Objective: To confirm the positive effect of prone positioning on oxygenation in patients with acute lung insufficiency.
Design: Clinical follow-up study.
Setting: The intensive care unit at a tertiary care academic hospital.
Patients: Thirteen patients suffering from severe acute lung insufficiency caused by trauma, septicemia, aspiration, and burn injury. Eleven of the patients had severe hypoxia (oxygenation indices [PaO2/FIO2] < or = 80 torr [< or = 10.7 kPa]). Patients > 70 yrs of age were excluded from the study.
Interventions: Treatment in the prone position without changing other ventilatory settings than FIO2 when saturation increased.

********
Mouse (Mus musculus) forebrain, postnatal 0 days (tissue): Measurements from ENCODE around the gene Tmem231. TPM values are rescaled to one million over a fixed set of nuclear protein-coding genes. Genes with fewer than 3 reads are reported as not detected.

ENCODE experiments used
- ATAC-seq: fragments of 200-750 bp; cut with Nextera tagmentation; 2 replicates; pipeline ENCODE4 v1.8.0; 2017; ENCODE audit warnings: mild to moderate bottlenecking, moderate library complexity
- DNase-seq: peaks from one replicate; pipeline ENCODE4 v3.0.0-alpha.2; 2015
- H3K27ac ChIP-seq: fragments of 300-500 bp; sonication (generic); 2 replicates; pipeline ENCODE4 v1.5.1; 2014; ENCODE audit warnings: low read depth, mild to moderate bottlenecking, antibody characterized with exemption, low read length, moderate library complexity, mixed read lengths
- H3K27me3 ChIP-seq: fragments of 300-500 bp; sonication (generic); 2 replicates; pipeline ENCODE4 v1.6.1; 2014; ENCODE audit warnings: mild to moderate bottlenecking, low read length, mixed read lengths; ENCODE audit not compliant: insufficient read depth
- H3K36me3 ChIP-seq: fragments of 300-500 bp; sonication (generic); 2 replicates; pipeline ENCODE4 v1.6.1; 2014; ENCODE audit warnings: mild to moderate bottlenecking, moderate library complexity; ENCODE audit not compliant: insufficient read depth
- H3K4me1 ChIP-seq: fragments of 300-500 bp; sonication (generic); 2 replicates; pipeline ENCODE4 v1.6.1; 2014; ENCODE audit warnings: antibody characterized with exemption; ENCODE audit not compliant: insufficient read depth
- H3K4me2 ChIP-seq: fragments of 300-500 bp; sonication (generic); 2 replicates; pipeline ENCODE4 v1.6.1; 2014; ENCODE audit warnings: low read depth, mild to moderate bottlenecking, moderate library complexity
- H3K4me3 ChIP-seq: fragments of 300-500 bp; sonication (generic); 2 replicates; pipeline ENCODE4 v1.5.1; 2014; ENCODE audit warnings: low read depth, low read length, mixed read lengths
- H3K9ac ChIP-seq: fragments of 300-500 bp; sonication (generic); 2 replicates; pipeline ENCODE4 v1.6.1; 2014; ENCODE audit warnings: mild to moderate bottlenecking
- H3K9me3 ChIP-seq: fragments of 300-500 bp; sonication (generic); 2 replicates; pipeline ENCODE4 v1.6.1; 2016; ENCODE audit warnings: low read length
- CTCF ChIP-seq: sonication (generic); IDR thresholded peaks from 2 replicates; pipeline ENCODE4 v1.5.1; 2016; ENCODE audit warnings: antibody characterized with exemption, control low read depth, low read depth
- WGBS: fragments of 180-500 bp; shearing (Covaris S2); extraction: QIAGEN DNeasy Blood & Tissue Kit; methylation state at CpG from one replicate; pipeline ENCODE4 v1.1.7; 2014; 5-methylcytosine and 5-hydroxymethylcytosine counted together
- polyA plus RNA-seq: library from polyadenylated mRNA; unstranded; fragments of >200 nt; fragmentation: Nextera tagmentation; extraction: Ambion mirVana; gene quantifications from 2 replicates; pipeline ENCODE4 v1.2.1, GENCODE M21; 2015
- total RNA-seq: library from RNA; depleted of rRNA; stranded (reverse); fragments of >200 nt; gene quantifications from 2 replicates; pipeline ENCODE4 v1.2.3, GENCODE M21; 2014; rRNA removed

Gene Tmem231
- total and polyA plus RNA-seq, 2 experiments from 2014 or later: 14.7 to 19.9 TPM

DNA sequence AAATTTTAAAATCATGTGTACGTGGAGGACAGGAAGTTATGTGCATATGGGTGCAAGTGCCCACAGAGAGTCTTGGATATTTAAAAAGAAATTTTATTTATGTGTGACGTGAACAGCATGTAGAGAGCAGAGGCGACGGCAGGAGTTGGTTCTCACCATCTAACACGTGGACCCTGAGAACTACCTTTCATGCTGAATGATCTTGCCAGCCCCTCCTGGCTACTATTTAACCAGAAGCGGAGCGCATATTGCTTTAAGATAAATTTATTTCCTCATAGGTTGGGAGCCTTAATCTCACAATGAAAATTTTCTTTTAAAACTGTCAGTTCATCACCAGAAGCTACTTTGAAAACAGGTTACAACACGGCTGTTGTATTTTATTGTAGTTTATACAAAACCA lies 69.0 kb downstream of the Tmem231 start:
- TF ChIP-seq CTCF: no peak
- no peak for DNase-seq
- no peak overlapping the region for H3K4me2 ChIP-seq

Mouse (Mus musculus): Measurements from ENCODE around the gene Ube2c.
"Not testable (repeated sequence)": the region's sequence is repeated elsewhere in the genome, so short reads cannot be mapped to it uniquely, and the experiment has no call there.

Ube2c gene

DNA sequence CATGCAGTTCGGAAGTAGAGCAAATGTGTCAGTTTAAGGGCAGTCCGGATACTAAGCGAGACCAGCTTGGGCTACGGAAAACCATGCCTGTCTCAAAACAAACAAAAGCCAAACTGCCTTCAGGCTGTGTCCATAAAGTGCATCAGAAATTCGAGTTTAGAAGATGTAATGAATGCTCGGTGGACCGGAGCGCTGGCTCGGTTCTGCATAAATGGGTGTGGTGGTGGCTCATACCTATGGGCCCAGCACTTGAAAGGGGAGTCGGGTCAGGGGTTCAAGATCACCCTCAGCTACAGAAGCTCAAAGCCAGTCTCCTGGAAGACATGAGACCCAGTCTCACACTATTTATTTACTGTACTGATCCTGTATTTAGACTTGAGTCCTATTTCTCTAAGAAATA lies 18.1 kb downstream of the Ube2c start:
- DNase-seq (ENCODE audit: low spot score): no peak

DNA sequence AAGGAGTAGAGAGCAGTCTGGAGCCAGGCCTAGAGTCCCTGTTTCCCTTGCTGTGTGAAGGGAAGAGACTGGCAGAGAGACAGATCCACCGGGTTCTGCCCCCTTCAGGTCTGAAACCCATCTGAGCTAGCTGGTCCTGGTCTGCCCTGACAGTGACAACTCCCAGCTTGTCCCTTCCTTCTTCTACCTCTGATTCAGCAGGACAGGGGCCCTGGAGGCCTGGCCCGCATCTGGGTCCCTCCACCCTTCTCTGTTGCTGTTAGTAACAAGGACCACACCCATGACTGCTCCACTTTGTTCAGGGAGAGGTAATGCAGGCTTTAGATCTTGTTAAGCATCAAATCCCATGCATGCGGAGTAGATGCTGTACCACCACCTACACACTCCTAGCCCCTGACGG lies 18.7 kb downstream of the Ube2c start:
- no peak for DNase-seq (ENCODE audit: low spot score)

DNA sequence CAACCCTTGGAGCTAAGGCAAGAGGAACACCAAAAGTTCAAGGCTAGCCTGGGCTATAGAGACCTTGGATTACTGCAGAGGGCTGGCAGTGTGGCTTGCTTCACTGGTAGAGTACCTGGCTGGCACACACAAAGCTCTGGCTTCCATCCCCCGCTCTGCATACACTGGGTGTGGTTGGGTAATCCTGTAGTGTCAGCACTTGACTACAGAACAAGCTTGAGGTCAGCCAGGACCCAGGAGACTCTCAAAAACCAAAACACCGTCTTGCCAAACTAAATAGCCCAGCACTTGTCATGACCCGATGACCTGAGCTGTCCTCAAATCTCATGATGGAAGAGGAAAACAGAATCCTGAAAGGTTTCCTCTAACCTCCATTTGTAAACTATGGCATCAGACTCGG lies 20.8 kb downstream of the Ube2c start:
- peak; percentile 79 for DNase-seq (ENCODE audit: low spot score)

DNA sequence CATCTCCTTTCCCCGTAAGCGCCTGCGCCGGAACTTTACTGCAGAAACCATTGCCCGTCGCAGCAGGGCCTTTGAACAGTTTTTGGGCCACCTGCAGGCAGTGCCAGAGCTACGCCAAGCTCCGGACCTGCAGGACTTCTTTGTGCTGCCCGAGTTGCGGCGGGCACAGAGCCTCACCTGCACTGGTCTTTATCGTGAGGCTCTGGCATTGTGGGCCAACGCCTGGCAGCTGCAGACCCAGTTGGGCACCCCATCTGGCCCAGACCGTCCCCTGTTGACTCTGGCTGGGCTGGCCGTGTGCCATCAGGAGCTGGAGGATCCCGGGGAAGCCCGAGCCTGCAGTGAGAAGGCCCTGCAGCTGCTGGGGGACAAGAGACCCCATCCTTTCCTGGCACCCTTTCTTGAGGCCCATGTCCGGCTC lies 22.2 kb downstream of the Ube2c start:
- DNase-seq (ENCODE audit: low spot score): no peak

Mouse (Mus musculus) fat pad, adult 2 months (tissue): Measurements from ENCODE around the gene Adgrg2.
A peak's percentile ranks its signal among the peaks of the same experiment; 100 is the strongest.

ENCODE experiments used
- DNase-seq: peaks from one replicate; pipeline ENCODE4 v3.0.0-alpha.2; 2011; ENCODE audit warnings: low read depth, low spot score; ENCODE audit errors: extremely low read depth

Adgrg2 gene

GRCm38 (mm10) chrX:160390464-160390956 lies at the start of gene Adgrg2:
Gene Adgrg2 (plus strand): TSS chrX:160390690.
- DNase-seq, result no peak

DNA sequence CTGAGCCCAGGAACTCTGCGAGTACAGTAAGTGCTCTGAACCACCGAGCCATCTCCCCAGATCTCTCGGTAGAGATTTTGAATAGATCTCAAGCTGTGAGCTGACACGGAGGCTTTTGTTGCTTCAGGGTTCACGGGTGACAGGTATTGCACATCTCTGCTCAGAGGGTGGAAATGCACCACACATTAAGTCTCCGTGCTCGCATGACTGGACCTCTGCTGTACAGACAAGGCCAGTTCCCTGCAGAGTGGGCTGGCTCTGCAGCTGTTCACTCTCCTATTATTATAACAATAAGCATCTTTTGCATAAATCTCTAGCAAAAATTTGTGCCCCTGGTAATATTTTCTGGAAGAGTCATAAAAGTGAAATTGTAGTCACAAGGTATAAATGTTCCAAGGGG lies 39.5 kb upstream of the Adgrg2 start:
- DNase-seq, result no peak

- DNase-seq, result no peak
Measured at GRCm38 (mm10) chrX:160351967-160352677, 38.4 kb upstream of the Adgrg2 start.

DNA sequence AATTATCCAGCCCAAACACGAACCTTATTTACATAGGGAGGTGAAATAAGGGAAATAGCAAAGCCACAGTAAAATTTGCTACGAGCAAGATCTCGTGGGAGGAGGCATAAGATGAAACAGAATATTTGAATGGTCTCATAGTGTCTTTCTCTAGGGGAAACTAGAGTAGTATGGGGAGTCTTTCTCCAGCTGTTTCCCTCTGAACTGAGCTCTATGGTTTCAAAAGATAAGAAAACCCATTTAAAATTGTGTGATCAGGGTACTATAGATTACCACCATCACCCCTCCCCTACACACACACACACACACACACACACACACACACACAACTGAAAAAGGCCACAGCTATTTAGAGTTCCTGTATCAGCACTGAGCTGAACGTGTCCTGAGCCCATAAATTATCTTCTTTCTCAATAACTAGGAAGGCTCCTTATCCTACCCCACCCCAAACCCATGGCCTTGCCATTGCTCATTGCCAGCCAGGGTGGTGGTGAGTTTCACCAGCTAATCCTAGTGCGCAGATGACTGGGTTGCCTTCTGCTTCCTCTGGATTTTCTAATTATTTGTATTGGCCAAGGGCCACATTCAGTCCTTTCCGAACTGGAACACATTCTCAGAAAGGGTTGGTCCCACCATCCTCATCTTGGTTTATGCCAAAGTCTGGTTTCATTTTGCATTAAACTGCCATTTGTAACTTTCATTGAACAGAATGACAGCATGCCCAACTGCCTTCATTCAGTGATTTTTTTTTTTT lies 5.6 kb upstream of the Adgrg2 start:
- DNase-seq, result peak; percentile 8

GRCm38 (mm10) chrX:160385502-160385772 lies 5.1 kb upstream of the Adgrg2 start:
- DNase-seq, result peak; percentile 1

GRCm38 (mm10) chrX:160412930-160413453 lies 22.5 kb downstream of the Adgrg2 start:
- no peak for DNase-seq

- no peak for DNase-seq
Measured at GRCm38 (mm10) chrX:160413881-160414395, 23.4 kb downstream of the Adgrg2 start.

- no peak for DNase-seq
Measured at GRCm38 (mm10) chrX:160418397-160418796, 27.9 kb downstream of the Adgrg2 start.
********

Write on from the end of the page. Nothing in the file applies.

Measurements and main results: Twelve of the 13 patients responded to treatment in the prone position. The patient that did not respond improved her gas exchange when nitric oxide was instituted. She died, however, from a Gram-negative septicemia. No patient needed extracorporeal membrane oxygenation. Apart from the settings of FIO2 when saturation increased, the ventilatory settings were unchanged. In the prone position, the oxygenation index increased (p < .0002) and the alveolar-arterial oxygen gradient, P(A-a)O2, decreased dramatically (p < .0001).
Conclusions: The prone position significantly improves impaired gas exchange due to severe acute lung insufficiency. It is suggested that this treatment is used before more complex modalities.